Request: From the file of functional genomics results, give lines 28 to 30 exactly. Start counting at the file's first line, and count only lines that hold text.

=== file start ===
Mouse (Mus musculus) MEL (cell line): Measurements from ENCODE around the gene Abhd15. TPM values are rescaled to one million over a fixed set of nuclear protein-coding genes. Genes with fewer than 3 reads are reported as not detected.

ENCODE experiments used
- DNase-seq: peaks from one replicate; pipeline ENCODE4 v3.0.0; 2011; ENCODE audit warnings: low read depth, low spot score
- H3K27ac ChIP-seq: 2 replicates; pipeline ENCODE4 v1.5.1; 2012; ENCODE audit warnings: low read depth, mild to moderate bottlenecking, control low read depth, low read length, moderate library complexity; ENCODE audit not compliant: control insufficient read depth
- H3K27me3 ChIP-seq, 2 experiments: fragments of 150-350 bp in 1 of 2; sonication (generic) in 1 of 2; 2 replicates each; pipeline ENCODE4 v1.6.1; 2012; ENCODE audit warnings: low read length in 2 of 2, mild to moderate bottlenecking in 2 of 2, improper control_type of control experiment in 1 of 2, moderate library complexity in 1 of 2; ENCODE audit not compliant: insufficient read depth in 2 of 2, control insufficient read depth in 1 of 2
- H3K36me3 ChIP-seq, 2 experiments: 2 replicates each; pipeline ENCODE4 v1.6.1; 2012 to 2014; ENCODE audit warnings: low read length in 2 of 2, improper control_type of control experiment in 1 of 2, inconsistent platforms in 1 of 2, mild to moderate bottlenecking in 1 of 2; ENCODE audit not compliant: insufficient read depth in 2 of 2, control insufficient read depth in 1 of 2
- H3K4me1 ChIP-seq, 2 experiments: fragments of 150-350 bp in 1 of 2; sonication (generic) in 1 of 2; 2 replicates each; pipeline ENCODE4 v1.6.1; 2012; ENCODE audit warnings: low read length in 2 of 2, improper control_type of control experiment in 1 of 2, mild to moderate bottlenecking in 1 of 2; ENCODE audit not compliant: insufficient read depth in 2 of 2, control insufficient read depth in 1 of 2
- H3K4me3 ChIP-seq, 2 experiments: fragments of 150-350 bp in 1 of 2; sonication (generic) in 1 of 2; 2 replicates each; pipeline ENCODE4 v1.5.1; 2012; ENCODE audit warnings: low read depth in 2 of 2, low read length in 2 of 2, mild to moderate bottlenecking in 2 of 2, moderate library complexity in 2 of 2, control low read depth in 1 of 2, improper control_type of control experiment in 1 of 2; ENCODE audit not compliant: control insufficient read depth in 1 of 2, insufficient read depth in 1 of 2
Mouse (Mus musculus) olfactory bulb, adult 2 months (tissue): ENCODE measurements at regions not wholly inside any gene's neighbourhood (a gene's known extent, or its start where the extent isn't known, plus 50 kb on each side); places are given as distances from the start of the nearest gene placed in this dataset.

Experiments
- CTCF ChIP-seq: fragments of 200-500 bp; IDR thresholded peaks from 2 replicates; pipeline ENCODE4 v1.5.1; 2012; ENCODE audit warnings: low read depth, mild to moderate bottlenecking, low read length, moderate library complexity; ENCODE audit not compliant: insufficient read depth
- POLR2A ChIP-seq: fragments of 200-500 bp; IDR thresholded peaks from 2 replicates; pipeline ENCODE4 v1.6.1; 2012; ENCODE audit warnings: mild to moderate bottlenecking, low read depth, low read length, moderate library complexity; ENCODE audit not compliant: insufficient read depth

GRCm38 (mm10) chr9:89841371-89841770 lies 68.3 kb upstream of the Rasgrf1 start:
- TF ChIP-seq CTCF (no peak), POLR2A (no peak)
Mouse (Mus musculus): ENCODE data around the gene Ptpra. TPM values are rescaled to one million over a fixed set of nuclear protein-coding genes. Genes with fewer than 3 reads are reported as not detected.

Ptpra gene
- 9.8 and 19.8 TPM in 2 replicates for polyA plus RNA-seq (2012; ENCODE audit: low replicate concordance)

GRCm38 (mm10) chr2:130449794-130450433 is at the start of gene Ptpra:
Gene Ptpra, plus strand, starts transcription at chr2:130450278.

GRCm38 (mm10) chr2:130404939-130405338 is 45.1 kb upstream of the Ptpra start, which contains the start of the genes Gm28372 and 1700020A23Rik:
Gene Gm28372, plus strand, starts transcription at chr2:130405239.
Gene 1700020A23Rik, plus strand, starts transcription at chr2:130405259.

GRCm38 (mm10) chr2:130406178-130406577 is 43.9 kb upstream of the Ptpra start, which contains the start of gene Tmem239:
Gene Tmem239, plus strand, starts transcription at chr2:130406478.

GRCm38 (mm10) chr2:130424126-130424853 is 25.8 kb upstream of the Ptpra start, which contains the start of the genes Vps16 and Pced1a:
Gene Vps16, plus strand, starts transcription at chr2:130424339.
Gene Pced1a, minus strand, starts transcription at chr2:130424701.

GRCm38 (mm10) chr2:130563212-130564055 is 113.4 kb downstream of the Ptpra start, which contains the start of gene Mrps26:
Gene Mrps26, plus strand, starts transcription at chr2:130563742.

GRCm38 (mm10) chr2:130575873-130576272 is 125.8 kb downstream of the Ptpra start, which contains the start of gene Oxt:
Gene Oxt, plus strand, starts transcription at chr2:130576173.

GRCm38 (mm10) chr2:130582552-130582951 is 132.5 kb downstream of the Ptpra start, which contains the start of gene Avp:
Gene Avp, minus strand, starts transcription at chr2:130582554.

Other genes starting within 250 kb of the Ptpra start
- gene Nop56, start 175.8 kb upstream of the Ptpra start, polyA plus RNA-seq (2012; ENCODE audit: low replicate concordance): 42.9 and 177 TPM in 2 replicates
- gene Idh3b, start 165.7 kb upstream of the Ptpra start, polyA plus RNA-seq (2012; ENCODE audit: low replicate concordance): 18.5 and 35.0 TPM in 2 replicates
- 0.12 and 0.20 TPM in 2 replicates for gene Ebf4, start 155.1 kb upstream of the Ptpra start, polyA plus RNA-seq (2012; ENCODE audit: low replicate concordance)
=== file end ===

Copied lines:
GRCm38 (mm10) chr2:130563212-130564055 is 113.4 kb downstream of the Ptpra start, which contains the start of gene Mrps26:
Gene Mrps26, plus strand, starts transcription at chr2:130563742.

GRCm38 (mm10) chr2:130575873-130576272 is 125.8 kb downstream of the Ptpra start, which contains the start of gene Oxt: